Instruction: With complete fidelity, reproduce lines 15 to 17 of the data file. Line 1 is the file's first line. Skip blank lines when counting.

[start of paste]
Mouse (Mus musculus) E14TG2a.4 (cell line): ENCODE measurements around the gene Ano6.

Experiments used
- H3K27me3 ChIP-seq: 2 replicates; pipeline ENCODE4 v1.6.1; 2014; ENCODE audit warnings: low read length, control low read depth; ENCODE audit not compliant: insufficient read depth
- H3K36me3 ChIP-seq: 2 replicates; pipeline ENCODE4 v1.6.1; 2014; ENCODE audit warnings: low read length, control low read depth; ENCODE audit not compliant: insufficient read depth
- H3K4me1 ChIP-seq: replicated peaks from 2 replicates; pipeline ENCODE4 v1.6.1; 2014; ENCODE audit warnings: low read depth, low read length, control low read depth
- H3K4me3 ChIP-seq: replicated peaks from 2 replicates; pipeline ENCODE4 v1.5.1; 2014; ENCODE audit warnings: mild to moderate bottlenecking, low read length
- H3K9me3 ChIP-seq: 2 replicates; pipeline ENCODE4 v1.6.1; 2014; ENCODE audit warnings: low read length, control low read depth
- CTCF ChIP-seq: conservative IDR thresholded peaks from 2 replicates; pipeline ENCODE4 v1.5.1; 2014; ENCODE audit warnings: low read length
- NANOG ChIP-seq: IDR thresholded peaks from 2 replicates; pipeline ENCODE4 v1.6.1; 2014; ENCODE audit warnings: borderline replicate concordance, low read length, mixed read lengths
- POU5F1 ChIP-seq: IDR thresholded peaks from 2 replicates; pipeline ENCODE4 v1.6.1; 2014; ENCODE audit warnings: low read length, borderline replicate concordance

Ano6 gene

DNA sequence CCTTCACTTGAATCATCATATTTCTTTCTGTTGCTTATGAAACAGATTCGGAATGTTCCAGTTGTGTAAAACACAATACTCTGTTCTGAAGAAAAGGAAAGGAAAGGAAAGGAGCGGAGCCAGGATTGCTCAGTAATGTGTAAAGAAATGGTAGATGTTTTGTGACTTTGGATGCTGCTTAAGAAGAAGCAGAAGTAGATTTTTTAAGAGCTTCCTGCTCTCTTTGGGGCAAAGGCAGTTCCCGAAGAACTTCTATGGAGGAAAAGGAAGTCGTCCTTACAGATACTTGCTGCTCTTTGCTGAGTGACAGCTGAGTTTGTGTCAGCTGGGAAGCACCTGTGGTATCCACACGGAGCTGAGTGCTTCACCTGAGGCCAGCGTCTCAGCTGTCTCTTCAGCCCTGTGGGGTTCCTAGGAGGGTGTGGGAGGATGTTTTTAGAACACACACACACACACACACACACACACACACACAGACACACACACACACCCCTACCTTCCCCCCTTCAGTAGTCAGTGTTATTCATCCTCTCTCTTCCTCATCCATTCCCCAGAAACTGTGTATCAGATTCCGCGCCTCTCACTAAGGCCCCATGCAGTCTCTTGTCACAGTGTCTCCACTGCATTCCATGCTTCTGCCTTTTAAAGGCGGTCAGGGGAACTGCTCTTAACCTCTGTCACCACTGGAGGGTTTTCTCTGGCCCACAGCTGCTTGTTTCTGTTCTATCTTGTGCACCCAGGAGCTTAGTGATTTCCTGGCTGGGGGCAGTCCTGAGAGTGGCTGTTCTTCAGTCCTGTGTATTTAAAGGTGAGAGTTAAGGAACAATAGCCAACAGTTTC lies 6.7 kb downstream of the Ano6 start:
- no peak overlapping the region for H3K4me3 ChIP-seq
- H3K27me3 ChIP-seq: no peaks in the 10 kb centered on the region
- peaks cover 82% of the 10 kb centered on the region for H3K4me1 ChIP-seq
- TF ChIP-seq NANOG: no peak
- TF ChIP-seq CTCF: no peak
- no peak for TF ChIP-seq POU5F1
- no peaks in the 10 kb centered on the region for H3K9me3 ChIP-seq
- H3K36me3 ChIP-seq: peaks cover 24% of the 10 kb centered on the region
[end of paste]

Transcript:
- peaks cover 82% of the 10 kb centered on the region for H3K4me1 ChIP-seq
- TF ChIP-seq NANOG: no peak
- TF ChIP-seq CTCF: no peak